The examination normally takes 10 minutes but sometimes may take a little longer – you should allow for 30 minutes which includes time to change into your gown, the test itself, and changing afterwards.

Is the examination painful?

You may experience some mild to moderate discomfort, rather like a bad period pain, as the dye fills your uterus and fallopian tubes. This discomfort should settle as soon as the test is finished.

As you may feel some discomfort we advise you to take some over the counter painkillers within the 2 hours before your procedure. This can be what you may usually take for period pains, for example paracetamol or ibuprofen. You may also need to take a further dose of painkillers 4 hours after your HSG.

You may wish to bring someone with you in case you are in any discomfort after the procedure, or to drive you home. Most people feel absolutely fine after the test, and often express how much better the test was than anticipated.

What happens after the procedure?

You will be given a sanitary towel after the procedure as there may be some slight spotting, and some of the dye will trickle out over the next 24 hours. (The dye is colourless but a little sticky). We advise you not to use tampons.

You are free to leave the department when you feel ready – as above, this will be after approximately 30 minutes.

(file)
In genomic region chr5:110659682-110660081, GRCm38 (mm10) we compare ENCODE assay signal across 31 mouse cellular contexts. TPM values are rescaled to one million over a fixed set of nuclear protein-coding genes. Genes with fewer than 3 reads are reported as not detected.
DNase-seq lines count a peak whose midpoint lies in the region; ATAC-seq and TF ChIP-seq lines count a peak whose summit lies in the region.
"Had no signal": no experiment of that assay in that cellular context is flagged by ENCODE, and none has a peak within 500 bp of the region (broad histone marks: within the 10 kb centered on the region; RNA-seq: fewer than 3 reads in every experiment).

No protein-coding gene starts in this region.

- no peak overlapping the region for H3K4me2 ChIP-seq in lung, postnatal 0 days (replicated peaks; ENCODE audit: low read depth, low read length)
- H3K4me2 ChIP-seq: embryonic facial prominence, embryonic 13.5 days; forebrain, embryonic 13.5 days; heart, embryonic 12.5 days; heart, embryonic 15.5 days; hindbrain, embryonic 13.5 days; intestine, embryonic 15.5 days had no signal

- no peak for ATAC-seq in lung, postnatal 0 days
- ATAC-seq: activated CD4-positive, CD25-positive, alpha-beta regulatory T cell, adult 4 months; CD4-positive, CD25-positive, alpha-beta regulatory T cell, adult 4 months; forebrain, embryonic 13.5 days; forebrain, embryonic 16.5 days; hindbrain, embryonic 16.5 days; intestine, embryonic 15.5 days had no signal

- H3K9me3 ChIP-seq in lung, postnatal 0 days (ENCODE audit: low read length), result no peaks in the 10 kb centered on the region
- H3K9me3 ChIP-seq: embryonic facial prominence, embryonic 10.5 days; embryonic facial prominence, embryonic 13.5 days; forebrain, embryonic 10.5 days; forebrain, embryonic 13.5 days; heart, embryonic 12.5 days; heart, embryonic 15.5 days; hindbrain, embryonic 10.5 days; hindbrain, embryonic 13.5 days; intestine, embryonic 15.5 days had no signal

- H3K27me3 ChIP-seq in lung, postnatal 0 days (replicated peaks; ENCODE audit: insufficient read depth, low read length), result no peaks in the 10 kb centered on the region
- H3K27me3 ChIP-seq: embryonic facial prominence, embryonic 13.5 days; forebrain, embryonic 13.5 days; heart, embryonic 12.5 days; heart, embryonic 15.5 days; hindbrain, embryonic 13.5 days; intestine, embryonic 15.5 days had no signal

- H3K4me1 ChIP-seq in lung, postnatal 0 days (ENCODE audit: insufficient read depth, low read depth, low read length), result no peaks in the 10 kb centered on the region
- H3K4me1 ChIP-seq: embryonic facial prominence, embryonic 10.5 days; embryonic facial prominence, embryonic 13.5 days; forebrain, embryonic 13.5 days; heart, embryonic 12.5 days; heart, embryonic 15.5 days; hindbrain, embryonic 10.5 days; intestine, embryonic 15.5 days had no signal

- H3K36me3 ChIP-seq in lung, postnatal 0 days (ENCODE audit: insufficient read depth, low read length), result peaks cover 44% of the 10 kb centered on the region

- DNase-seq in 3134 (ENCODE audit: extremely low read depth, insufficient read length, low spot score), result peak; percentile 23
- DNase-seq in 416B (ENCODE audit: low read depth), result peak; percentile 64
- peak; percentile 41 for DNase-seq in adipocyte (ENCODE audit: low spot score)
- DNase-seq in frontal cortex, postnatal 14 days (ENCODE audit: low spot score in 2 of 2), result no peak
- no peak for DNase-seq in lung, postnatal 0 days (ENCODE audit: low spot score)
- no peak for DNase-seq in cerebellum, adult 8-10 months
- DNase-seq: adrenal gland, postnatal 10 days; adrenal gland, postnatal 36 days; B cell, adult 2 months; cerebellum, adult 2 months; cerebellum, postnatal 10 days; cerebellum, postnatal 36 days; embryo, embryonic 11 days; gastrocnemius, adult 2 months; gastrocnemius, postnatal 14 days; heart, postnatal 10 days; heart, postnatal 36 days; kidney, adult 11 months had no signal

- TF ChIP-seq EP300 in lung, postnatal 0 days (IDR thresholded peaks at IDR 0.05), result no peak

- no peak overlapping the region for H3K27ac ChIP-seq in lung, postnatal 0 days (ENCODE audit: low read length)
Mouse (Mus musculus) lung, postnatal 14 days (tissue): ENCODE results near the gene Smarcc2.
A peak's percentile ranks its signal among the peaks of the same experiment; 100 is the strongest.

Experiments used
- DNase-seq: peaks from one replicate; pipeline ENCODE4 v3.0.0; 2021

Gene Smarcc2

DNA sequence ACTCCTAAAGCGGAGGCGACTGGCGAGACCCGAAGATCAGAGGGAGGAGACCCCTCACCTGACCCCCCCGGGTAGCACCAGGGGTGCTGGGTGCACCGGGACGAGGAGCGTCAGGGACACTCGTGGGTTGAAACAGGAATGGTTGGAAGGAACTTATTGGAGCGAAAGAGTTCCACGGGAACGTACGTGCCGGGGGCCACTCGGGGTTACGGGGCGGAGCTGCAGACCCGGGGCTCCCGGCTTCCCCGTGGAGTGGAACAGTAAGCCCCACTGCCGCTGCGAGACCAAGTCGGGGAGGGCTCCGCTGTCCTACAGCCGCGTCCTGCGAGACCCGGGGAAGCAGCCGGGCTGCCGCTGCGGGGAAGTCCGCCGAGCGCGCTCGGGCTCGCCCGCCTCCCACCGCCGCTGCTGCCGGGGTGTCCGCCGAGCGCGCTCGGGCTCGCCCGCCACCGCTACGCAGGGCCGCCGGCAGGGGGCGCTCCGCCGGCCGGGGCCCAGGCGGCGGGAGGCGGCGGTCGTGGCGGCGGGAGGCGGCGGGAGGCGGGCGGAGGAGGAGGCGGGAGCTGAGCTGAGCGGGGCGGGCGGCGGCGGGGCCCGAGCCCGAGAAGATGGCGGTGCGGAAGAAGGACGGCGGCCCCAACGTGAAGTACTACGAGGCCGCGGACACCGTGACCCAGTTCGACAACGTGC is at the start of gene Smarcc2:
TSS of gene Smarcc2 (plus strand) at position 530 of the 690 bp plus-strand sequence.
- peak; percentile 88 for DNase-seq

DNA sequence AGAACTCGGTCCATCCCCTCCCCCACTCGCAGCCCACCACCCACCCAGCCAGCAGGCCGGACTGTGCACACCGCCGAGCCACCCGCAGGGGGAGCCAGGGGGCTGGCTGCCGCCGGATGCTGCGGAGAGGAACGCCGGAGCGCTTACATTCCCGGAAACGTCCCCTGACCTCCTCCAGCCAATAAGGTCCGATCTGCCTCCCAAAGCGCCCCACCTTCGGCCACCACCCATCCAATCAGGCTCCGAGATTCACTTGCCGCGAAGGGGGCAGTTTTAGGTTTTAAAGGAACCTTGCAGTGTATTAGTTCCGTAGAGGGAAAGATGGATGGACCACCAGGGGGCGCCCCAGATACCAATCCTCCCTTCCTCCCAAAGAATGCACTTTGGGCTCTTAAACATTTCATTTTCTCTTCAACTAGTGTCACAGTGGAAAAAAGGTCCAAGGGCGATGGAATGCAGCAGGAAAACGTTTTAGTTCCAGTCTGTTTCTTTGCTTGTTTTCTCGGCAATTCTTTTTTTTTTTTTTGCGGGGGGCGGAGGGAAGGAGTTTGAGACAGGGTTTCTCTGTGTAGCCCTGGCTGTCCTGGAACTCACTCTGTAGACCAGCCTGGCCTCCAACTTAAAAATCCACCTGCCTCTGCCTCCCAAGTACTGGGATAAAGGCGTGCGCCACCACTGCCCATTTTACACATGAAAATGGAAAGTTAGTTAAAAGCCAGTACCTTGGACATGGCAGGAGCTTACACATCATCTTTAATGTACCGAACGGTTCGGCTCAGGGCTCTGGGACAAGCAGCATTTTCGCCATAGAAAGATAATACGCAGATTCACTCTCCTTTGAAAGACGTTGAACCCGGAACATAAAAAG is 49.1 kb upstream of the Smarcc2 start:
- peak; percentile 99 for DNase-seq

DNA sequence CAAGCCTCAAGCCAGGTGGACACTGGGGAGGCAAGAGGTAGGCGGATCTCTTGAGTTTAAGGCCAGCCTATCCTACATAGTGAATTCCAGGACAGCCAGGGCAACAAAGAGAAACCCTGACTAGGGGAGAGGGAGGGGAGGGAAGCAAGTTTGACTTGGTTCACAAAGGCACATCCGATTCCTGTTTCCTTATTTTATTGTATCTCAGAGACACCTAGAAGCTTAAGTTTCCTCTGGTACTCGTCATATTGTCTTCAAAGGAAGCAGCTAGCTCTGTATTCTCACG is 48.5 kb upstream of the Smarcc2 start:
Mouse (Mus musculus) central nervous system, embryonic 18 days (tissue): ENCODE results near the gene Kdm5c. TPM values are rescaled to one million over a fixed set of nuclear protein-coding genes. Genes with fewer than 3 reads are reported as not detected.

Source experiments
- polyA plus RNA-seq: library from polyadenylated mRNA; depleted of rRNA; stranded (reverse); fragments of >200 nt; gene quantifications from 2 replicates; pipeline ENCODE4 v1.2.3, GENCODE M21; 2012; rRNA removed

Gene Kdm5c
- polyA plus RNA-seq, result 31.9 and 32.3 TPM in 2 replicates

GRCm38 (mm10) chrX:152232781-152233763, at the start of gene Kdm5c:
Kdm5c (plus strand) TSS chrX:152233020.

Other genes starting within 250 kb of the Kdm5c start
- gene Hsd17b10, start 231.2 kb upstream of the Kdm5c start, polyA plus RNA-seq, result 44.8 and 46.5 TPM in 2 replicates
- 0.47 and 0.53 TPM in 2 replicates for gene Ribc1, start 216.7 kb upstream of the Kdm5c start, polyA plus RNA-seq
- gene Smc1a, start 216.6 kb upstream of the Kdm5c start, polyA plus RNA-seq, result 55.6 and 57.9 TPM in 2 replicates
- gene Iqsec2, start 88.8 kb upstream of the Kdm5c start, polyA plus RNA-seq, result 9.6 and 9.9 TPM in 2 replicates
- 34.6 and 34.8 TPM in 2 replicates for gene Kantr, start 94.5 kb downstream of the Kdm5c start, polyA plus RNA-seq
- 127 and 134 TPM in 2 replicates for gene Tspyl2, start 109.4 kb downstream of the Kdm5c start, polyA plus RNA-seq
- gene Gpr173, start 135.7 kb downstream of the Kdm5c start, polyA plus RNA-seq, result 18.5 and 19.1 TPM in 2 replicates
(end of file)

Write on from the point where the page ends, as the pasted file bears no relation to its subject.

If you have any problems with bleeding or offensive discharge after your test, or if you have severe pain which is not relieved by paracetamol or ibuprofen, please contact either the Fertility Clinic or your GP for an urgent review appointment.

Your results will be discussed with you when you next see your referring consultant or your GP. If you do not already have an appointment, please make one.

What are the risks?

The staff will make the test as safe as possible. However, complications can happen:

  • There is a small risk of infection. Your referring doctor may have prescribed a course of antibiotics to take before the procedure. 
  • There is an extremely rare possibility of an allergic reaction to the x-ray dye. It is important to let the person who is doing the test know if you have any known allergies.
  • Occasionally some patients feel ‘faint’ after the test. Should you feel faint we will ask you to remain in the room until you feel better.

Finally, we hope this information is helpful.  If you have any questions either before or after the procedure the staff in the Imaging department will be happy to answer them.  

The telephone number for the Imaging department can be found on your appointment letter.

How to contact us:

Gate 18 - Brunel building
Southmead Hospital
Westbury-on-Trym
Bristol
BS10 5NB

Please see the number on your appointment letter

www.nbt.nhs.uk/

If you or the individual you are caring for need support reading this leaflet please ask a member of staff for advice.

© North Bristol NHS Trust. This edition published January 2020. Review due January 2022. NBT003249

Hysterosalpingogram (HSG)